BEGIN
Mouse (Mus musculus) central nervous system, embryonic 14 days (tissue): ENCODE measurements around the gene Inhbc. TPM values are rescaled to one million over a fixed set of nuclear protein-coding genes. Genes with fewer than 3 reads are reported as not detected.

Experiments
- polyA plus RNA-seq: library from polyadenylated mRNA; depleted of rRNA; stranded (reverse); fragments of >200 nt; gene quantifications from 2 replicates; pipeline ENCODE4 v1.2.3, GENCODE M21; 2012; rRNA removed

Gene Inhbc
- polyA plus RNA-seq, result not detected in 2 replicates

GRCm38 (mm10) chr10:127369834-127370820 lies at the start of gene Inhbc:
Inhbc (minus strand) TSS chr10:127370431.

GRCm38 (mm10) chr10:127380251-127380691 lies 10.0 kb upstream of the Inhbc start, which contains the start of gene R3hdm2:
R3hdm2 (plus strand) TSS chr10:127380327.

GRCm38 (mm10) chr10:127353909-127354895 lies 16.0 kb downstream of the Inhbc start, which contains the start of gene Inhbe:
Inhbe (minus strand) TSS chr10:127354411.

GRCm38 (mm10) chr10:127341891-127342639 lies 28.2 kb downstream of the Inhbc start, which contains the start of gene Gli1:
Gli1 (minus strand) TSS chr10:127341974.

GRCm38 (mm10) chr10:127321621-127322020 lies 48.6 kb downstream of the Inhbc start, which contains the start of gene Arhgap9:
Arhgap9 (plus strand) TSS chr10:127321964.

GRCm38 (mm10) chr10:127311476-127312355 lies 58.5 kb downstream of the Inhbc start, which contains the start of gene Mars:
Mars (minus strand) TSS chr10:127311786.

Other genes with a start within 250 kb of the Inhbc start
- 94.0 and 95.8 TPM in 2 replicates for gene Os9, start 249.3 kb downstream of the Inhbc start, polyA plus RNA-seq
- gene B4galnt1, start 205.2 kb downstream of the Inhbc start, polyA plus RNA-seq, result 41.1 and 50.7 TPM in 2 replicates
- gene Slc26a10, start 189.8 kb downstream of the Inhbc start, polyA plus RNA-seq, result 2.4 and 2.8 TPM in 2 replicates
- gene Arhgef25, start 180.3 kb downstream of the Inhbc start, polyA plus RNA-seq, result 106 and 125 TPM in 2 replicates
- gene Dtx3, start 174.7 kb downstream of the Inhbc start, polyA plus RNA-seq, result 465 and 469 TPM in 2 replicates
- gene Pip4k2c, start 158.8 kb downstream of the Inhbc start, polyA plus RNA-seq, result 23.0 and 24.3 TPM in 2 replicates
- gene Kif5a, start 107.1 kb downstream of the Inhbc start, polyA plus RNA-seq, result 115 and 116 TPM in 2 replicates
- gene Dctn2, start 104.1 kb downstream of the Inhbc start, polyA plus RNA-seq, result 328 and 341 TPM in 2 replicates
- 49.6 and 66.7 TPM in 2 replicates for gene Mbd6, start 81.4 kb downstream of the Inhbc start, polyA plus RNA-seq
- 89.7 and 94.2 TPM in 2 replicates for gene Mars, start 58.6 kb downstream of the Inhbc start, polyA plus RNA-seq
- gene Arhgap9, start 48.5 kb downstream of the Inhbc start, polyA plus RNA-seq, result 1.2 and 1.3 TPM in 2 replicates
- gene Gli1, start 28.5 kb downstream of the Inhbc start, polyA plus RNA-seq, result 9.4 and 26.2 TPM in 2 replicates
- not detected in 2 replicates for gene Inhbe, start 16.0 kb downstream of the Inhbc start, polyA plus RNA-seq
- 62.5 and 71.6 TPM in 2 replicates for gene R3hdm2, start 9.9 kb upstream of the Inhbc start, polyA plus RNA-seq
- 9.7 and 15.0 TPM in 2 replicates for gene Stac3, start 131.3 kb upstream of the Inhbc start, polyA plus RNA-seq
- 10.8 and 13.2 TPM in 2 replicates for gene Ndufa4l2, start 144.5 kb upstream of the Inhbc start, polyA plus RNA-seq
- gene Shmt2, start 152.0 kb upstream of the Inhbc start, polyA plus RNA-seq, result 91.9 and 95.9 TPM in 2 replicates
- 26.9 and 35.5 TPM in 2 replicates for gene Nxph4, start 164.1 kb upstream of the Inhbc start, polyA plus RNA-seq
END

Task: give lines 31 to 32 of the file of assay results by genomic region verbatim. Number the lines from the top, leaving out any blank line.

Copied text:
- not detected in 2 replicates for gene Inhbe, start 16.0 kb downstream of the Inhbc start, polyA plus RNA-seq
- 62.5 and 71.6 TPM in 2 replicates for gene R3hdm2, start 9.9 kb upstream of the Inhbc start, polyA plus RNA-seq